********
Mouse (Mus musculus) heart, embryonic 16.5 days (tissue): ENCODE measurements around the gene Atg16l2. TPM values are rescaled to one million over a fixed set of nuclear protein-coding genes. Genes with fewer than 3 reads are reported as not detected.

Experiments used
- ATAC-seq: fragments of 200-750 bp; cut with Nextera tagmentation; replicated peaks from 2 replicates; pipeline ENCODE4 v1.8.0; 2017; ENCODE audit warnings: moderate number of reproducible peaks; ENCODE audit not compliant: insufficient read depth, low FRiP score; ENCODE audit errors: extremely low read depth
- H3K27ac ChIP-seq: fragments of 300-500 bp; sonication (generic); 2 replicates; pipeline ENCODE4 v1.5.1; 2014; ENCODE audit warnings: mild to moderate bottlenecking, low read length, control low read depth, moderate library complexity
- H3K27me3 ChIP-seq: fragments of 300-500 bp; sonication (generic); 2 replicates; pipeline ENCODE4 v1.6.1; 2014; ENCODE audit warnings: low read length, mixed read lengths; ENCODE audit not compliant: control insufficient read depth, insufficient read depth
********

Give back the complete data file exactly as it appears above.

Mouse (Mus musculus) heart, embryonic 16.5 days (tissue): ENCODE measurements around the gene Atg16l2. TPM values are rescaled to one million over a fixed set of nuclear protein-coding genes. Genes with fewer than 3 reads are reported as not detected.

Experiments used
- ATAC-seq: fragments of 200-750 bp; cut with Nextera tagmentation; replicated peaks from 2 replicates; pipeline ENCODE4 v1.8.0; 2017; ENCODE audit warnings: moderate number of reproducible peaks; ENCODE audit not compliant: insufficient read depth, low FRiP score; ENCODE audit errors: extremely low read depth
- H3K27ac ChIP-seq: fragments of 300-500 bp; sonication (generic); 2 replicates; pipeline ENCODE4 v1.5.1; 2014; ENCODE audit warnings: mild to moderate bottlenecking, low read length, control low read depth, moderate library complexity
- H3K27me3 ChIP-seq: fragments of 300-500 bp; sonication (generic); 2 replicates; pipeline ENCODE4 v1.6.1; 2014; ENCODE audit warnings: low read length, mixed read lengths; ENCODE audit not compliant: control insufficient read depth, insufficient read depth